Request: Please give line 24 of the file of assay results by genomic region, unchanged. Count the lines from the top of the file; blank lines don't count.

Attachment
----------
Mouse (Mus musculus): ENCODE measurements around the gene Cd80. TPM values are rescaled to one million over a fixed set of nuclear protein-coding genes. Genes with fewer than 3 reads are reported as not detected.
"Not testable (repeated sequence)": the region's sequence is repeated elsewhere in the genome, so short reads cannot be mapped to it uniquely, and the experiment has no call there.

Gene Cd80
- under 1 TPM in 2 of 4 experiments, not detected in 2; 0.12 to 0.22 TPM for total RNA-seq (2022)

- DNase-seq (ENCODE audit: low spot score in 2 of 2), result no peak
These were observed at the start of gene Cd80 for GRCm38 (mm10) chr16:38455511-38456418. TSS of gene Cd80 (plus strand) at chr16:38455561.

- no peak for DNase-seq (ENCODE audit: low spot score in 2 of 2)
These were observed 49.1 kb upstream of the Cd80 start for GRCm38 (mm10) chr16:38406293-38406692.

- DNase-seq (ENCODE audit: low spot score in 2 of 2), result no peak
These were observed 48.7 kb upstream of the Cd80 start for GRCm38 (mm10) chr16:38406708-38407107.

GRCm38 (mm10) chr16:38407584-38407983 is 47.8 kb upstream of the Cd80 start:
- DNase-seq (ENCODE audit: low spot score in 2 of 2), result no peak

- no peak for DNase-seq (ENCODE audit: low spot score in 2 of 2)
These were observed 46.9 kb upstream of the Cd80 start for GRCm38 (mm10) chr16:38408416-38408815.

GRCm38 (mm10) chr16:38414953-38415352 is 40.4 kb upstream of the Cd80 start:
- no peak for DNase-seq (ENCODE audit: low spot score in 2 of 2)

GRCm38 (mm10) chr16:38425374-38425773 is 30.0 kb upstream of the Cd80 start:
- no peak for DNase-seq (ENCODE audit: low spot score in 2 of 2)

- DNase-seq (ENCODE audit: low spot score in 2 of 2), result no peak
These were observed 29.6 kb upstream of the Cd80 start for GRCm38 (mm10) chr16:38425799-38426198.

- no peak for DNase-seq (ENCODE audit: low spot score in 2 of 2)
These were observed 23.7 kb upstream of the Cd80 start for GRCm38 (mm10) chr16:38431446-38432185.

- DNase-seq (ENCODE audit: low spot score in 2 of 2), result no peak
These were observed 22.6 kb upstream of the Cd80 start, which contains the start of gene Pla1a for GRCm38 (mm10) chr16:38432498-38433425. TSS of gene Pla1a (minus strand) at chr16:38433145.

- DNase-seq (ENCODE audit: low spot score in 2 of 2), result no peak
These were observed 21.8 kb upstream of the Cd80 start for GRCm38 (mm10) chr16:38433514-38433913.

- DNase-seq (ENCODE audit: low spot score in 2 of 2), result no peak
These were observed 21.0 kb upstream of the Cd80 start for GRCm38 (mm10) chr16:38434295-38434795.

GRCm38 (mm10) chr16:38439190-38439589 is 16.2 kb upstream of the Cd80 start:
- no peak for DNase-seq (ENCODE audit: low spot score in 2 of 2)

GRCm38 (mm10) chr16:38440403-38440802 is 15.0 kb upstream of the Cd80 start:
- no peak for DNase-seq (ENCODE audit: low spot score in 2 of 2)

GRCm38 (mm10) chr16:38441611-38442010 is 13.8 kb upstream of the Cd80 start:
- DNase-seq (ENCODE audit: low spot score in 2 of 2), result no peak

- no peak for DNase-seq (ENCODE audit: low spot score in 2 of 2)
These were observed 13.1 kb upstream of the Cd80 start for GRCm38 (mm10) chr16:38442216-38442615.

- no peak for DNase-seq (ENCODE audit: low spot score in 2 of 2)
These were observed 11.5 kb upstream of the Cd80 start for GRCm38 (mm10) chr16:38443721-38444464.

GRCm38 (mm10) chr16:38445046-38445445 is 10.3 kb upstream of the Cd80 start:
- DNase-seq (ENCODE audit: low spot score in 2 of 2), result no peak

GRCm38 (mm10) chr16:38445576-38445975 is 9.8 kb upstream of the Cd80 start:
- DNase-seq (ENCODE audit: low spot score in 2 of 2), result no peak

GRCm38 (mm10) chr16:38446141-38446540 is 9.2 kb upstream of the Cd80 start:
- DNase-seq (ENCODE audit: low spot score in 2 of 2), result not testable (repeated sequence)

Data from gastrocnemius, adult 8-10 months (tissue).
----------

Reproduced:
These were observed 22.6 kb upstream of the Cd80 start, which contains the start of gene Pla1a for GRCm38 (mm10) chr16:38432498-38433425. TSS of gene Pla1a (minus strand) at chr16:38433145.